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The Sheriff of Babylon: Ten Questions with the Creators

The Sheriff of Babylon: Ten Questions with the Creators

By Tim Beedle Thursday, November 5th, 2015

The road to Baghdad is paved with good intentions.

That’s what Chris, a tormented American cop exorcising his demons by training the new Iraqi police force, discovers after one of his trainees is found dead. Soon, he’ll find himself teaming up with a Shiite police officer who served under Saddam and a Sunni tribal chief with her eye on controlling the city’s criminal underworld while following a trail of lies, corruption, politics and murder.

THE SHERIFF OF BABYLON is a relentless, could-have-happened crime thriller written by former CIA analyst and Grayson and Omega Men writer Tom King and drawn with an eye for realism by artist Mitch Gerads. THE SHERIFF OF BABYLON asks some difficult questions, but we took a slightly less serious approach when questioning King, Gerads and editor Jamie S. Rich about their eagerly anticipated new Vertigo miniseries.



 

Tell us, briefly, how you would describe THE SHERIFF OF BABYLON:

Tom King: In the tradition of SCALPED and PREACHER, THE SHERIFF OF BABYLON is a crime epic set in the American controlled Green Zone shortly after the invasion of Iraq. Someone’s dead. Everyone’s scared. No one’s in charge.

Mitch Gerads: Historical fiction. Smart. Intense. Important. Real. Real good!


What was your first Vertigo comic as a reader?

Jamie S. Rich: I’m not entirely positive, I was there from the beginning, but knowing my past as a Matt Wagner fanatic, it was probably SANDMAN MYSTERY THEATRE. I bought and still own every issue.

Mitch: SANDMAN MYSTERY THEATRE. I loved the costume of the trenchcoat, the hat, the gas mask. Then I read the book and saw how real and raw it was. It was my first intro to that kind of storytelling in comics, and I was hooked!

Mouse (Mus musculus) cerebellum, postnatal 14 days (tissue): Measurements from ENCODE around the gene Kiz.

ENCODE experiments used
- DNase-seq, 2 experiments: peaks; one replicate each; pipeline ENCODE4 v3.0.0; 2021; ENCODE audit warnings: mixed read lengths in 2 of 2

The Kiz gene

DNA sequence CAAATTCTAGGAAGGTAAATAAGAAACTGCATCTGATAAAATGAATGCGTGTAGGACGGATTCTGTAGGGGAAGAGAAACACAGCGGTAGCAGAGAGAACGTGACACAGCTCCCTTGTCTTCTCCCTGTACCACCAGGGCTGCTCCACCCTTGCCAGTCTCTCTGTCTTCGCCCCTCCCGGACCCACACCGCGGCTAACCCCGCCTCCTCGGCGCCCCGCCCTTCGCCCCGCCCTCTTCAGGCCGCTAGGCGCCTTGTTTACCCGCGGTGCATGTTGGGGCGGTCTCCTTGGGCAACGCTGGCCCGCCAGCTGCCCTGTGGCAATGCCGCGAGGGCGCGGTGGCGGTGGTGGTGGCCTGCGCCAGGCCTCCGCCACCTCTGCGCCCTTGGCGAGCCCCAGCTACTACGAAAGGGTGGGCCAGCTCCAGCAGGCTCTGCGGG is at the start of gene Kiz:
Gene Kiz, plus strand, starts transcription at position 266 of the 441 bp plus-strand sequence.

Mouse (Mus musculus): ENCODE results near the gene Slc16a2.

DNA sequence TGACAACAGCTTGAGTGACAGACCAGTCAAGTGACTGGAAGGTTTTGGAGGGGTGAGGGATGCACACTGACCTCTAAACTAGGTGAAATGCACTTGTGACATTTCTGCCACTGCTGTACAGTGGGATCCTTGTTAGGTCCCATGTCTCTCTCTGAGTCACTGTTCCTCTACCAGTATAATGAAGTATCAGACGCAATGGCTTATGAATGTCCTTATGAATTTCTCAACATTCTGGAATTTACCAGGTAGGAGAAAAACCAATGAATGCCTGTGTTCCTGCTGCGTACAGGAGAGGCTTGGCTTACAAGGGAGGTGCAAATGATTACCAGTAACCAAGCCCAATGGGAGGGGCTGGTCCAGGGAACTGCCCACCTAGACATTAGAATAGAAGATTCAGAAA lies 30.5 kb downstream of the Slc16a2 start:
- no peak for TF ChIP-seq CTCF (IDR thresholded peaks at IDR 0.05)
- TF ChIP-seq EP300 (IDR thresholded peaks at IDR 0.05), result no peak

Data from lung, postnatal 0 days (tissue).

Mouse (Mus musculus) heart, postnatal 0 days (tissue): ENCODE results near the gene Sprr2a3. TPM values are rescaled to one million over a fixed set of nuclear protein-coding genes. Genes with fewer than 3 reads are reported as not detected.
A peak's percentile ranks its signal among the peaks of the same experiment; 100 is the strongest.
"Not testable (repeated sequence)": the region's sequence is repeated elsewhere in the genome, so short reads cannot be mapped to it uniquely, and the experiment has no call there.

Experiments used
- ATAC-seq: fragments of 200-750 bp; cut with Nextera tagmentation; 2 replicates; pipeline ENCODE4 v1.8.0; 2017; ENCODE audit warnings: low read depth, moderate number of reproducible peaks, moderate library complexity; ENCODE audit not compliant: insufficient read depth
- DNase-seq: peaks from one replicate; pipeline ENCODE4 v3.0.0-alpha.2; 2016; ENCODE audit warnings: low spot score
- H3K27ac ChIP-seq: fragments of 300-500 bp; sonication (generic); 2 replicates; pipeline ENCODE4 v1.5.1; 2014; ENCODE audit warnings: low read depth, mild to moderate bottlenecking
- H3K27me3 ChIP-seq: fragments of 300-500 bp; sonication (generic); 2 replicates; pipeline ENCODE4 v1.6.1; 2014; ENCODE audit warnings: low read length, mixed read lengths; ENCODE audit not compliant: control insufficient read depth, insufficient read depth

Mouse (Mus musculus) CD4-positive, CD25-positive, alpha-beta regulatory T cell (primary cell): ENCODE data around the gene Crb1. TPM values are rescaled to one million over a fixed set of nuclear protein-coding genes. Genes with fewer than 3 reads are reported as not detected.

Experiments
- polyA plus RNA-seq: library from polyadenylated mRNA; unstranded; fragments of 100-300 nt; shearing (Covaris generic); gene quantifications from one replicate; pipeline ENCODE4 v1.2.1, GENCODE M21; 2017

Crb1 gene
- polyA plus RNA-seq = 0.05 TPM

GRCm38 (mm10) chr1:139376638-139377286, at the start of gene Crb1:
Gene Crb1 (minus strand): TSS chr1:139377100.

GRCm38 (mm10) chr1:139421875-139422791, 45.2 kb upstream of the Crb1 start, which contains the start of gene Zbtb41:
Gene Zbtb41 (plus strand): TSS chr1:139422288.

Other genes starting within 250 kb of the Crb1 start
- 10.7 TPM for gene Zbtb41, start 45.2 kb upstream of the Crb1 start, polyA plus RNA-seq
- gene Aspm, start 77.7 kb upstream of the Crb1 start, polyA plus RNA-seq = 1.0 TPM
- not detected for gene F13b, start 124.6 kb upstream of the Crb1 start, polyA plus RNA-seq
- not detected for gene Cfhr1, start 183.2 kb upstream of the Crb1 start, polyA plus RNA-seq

Tom: THE SANDMAN: FABLES AND REFLECTIONS graphic novel, the story about Augustus begging on the steps. The middle of the run, the middle of the graphic novel. Just opened and started there. No idea why. But it was enough of a first fix to start a lifetime addiction.


What was your first Vertigo comic as a published contributor?

Mitch: While THE SHERIFF OF BABYLON is my first Vertigo series, technically my first Vertigo work was an illustration in the MAD MAX: FURY ROAD – INSPIRED ARTISTS DELUXE EDITION!

Tom: I did an eight pager in TIME WARP #1, “It’s Full of Demons,” with the great and tall Tom Fowler on art. This was my first break in the comic industry. My entire comics career basically came out of those eight pages.

Jamie: EFFIGY #6. Unless you count the letters I used to get printed in the back of them, then I’d have to go digging to figure that out.



Tom King
 

What’s your favorite quote from a comic ever?

Jamie: It’s from Dan & Larry by Dave Cooper, though it probably won’t make any sense out of context. I just like the cadence of it. "Hey, check it out!! I'm peein' on the cement powder! Some construction guy's gonna be all, like, 'Huh?' And then he'll be like, 'Somebody pissed in my fuckin' cement, man!'" I even own the original art.

Tom: Marvel Two-in-One Annual #7.

The Thing has to battle the Champion of the Universe. If the Thing loses, the Champion destroys earth. The Champion has already defeated every other potential opponent, most of whom are much more powerful than the Thing. Not one of these opponents lasted longer than one round. The Thing lasts three, taking on terrible punishment, but always getting back up. Finally, the ref calls the match, saying the Thing can’t go on without killing himself. The Champion prepares to destroy the planet.

And the Thing rises from the mat, his face full of blood and pain. And he says, “Ya’ll never beat me! I’m just too stupid…and ugly…ta know when to quit.”